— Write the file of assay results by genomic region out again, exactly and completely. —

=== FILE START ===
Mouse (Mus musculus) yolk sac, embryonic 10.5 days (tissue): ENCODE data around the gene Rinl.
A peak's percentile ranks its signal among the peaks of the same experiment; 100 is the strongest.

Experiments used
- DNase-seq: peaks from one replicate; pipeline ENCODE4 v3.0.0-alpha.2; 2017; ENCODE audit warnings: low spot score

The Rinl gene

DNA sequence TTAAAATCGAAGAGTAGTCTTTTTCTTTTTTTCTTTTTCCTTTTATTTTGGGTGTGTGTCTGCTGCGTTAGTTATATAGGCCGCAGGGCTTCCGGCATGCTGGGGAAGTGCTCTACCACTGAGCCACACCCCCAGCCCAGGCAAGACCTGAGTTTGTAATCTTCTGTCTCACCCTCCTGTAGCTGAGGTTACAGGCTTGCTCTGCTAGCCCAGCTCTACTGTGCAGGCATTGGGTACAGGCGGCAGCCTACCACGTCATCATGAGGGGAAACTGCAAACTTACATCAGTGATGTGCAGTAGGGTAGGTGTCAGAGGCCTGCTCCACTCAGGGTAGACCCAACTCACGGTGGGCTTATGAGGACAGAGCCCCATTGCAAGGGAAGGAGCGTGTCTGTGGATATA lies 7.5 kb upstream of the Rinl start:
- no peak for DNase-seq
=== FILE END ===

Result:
Mouse (Mus musculus) yolk sac, embryonic 10.5 days (tissue): ENCODE data around the gene Rinl.
A peak's percentile ranks its signal among the peaks of the same experiment; 100 is the strongest.

Experiments used
- DNase-seq: peaks from one replicate; pipeline ENCODE4 v3.0.0-alpha.2; 2017; ENCODE audit warnings: low spot score

The Rinl gene

DNA sequence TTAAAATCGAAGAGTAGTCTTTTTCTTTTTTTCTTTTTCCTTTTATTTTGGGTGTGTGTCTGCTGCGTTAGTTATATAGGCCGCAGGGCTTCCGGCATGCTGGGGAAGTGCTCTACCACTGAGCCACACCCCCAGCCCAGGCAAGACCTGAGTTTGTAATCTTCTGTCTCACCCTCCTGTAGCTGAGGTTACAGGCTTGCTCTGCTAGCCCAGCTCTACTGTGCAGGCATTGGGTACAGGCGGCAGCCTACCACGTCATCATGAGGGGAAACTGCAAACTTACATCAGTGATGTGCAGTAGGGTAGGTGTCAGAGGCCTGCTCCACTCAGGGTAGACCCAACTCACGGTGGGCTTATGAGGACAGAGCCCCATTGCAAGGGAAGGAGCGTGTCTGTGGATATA lies 7.5 kb upstream of the Rinl start:
- no peak for DNase-seq